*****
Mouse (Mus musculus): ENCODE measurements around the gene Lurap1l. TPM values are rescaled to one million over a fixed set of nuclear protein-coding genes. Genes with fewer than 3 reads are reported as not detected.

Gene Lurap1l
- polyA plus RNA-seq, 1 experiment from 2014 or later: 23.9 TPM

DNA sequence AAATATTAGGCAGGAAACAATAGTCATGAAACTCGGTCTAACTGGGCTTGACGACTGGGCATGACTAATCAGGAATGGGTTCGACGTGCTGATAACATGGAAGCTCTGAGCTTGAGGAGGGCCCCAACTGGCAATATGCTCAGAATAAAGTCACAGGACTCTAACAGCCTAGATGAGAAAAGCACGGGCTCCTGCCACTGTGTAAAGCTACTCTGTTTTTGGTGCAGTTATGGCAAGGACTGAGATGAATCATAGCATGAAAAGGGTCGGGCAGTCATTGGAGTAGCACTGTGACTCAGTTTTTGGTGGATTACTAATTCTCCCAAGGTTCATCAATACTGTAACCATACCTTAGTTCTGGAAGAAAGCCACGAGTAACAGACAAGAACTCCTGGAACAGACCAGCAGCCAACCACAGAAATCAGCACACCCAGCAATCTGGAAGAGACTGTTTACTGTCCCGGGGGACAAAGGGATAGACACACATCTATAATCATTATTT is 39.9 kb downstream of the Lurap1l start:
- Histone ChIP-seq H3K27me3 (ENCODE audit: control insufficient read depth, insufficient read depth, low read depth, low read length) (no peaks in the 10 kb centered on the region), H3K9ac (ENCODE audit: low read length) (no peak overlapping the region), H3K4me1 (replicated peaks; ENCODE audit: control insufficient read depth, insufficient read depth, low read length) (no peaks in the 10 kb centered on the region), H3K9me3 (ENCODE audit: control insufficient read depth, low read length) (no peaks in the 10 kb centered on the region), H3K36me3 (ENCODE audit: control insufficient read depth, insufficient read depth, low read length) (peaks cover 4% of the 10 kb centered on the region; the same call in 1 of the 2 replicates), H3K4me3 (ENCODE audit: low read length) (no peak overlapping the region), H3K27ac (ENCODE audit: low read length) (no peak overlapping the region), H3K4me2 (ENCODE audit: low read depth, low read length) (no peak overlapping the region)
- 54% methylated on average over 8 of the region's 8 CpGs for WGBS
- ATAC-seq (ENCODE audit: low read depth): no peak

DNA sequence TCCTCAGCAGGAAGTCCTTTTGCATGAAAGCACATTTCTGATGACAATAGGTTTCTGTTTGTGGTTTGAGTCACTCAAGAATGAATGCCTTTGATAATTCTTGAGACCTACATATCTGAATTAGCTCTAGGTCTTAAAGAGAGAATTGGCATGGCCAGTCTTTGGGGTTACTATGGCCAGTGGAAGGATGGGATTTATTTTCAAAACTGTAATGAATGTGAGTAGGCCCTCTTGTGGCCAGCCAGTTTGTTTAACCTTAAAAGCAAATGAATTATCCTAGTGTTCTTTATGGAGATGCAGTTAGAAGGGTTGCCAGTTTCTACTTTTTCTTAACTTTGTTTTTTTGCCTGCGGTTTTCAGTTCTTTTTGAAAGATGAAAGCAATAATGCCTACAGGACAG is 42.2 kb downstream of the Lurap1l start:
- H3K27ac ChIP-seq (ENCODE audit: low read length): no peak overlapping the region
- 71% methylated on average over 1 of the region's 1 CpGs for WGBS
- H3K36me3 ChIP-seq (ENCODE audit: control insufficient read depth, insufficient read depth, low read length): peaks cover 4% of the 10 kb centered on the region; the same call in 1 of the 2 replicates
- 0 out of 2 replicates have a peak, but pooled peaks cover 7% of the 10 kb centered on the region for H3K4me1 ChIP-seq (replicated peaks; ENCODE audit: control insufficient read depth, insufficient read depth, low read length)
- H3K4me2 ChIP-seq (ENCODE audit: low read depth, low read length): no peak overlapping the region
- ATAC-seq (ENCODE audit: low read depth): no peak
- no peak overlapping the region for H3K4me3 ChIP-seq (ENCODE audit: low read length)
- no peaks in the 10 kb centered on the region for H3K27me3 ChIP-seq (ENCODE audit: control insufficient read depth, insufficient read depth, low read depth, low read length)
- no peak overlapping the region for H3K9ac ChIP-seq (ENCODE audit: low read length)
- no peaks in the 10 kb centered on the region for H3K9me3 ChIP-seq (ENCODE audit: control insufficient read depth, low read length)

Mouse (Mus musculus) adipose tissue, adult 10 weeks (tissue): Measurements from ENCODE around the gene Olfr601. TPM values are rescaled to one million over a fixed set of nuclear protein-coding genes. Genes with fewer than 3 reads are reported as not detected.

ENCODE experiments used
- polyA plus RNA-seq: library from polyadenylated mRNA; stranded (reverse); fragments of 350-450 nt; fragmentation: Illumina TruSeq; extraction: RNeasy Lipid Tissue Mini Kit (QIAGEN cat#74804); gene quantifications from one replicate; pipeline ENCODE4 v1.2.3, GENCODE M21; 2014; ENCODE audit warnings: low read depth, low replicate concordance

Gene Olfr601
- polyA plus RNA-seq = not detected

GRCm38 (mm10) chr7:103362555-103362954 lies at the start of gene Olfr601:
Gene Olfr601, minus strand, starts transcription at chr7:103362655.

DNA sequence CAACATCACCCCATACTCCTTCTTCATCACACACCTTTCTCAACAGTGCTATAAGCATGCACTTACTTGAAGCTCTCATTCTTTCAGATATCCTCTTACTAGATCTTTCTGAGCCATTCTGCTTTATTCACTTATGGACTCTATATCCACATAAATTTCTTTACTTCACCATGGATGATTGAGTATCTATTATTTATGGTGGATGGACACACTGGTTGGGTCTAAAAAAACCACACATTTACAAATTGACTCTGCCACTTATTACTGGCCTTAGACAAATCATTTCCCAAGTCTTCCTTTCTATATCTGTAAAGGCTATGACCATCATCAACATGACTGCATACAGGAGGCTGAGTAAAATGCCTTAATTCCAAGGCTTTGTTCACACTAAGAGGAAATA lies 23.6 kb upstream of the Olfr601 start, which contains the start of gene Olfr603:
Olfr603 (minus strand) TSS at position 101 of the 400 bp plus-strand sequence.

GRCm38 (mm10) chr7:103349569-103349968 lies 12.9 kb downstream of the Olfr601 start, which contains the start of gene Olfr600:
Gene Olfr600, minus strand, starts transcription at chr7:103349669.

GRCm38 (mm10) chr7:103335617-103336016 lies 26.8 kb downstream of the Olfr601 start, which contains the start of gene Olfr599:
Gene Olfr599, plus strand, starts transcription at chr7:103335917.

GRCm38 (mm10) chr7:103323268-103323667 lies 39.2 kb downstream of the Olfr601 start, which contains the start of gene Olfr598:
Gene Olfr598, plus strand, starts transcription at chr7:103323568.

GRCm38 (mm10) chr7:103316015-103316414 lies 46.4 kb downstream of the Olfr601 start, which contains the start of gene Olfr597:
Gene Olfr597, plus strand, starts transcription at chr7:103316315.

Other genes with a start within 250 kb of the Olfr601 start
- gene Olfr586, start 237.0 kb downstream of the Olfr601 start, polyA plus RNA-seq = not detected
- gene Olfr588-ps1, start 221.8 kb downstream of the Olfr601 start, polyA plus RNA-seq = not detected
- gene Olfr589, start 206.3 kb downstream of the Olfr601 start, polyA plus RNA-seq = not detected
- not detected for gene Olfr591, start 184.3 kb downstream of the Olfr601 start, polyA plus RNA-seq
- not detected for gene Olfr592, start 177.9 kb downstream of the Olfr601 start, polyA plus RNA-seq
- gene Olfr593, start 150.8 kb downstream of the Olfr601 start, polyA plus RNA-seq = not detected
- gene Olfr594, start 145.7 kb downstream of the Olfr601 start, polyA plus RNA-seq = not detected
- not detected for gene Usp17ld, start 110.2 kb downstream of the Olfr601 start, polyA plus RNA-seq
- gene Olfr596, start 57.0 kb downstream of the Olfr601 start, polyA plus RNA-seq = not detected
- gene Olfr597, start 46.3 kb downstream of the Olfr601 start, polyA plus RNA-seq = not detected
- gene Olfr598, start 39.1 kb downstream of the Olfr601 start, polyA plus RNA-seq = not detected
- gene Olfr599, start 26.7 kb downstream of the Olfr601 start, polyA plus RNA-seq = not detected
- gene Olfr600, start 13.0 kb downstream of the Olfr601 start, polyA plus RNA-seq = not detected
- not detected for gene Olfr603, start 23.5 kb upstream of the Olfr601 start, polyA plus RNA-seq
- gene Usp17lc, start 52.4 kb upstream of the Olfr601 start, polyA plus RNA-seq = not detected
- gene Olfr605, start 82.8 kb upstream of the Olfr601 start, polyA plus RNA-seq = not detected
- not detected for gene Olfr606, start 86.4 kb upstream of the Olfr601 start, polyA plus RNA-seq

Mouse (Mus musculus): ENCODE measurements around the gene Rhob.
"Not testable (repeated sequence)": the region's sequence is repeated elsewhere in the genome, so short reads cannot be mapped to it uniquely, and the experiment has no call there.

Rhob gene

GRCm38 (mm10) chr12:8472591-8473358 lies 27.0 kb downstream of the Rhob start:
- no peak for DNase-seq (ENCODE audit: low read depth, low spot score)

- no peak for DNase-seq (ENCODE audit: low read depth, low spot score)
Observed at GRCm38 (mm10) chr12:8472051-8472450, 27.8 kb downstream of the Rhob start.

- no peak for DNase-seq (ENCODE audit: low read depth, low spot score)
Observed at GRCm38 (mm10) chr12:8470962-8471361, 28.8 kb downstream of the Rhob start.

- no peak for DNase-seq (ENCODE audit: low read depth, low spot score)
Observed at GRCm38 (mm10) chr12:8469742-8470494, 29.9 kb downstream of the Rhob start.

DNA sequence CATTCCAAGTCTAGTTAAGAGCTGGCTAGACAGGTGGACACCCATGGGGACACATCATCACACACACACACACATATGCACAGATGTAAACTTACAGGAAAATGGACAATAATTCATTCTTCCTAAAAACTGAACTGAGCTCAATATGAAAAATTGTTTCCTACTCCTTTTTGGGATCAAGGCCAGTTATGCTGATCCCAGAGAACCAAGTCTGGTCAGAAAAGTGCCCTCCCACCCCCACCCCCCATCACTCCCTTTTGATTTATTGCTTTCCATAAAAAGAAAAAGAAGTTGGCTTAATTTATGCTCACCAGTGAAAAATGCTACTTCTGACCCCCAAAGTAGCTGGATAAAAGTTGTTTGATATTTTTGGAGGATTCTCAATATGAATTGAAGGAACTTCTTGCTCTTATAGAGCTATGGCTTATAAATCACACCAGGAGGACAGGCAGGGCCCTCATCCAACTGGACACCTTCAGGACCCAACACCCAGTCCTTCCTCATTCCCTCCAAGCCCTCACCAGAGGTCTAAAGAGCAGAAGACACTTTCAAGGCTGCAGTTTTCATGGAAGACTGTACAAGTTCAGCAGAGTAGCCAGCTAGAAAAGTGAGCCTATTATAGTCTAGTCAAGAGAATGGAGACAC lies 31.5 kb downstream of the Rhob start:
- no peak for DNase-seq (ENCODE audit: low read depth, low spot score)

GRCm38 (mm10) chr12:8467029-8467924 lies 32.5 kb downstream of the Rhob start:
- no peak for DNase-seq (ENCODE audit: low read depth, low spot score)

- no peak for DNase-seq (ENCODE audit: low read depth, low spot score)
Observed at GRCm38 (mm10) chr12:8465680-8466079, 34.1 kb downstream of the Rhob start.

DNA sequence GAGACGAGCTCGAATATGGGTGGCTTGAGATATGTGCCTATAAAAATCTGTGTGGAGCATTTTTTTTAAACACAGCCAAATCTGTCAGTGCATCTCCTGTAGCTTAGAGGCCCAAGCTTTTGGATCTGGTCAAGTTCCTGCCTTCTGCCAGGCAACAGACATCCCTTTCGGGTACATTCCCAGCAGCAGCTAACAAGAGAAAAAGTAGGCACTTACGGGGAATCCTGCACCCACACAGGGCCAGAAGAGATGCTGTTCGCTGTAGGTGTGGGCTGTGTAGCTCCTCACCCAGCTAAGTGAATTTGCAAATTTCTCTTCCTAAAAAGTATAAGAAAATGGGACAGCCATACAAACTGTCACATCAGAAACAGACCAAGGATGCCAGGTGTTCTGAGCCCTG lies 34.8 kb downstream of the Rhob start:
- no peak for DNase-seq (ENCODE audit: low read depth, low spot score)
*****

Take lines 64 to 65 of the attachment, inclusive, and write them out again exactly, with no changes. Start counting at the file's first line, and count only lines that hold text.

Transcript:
Observed at GRCm38 (mm10) chr12:8469742-8470494, 29.9 kb downstream of the Rhob start.

DNA sequence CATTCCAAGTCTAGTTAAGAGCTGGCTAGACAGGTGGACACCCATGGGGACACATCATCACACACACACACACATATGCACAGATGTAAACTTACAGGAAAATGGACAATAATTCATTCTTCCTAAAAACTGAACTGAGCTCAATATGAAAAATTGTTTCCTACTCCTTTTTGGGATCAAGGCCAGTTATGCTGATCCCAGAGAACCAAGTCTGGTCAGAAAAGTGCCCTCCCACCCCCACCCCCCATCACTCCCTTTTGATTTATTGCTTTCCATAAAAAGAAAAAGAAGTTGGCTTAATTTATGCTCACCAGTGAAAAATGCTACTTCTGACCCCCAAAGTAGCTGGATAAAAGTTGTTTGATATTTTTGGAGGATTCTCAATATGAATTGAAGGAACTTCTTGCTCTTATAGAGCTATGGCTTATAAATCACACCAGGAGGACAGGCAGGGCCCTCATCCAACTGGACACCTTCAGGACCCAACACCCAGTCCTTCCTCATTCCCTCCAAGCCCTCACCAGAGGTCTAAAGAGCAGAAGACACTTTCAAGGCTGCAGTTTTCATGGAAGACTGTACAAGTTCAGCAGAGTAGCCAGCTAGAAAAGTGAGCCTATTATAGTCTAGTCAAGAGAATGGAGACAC lies 31.5 kb downstream of the Rhob start: